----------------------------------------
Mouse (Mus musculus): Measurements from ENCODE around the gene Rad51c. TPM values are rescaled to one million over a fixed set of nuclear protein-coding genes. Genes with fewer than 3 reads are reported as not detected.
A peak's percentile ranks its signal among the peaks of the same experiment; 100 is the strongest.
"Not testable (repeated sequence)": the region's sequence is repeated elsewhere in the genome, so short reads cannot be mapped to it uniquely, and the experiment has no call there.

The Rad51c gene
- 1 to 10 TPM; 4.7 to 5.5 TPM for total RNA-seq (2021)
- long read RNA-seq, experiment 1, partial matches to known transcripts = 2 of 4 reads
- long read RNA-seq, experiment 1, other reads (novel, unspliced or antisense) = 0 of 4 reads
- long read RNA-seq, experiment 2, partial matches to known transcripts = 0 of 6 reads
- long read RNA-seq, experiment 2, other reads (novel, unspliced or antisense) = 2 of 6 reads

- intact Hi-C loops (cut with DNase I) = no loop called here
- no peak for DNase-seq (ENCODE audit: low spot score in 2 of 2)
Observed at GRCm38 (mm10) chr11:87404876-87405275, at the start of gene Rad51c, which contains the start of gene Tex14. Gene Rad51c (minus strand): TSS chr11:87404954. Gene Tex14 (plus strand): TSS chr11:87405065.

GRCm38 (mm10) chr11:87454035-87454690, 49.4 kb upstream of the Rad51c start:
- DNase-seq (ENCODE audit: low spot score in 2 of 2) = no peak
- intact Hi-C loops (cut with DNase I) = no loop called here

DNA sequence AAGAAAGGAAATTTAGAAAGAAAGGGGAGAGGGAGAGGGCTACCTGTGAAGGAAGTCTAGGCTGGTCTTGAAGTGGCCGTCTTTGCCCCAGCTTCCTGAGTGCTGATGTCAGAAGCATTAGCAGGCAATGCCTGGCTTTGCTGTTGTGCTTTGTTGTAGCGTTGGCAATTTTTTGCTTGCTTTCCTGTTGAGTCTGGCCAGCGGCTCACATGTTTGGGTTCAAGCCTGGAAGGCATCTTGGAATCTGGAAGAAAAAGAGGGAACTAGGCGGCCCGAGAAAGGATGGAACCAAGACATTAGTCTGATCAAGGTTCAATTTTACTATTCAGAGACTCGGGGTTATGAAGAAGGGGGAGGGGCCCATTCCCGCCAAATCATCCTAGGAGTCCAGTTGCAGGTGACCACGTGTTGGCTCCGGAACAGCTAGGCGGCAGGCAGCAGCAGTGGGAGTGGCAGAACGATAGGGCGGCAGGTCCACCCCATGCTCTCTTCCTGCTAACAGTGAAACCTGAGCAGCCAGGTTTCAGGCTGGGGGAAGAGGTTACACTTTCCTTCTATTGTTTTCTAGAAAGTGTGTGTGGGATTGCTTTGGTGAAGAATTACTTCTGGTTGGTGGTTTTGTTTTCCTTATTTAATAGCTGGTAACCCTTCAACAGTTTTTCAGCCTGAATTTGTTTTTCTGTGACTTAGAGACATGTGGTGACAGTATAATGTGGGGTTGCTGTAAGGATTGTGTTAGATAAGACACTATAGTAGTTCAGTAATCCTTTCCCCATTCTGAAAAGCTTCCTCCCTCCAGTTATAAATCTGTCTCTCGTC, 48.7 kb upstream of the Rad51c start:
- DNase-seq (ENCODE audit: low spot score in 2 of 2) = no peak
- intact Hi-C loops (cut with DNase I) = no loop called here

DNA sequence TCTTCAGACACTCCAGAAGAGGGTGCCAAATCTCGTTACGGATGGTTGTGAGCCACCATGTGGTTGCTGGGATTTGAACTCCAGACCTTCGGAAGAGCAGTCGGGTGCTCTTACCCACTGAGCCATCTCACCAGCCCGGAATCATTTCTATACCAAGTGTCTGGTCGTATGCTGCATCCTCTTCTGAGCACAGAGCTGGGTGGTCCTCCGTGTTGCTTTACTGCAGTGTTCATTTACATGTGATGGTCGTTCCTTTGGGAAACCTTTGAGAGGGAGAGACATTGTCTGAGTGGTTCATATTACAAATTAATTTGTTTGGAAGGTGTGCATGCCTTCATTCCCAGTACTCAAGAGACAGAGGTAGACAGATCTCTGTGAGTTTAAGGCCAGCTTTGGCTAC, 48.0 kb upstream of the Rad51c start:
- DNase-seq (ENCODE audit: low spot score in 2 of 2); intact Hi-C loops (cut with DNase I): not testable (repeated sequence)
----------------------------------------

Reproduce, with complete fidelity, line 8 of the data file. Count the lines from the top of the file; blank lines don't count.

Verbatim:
- long read RNA-seq, experiment 2, partial matches to known transcripts = 0 of 6 reads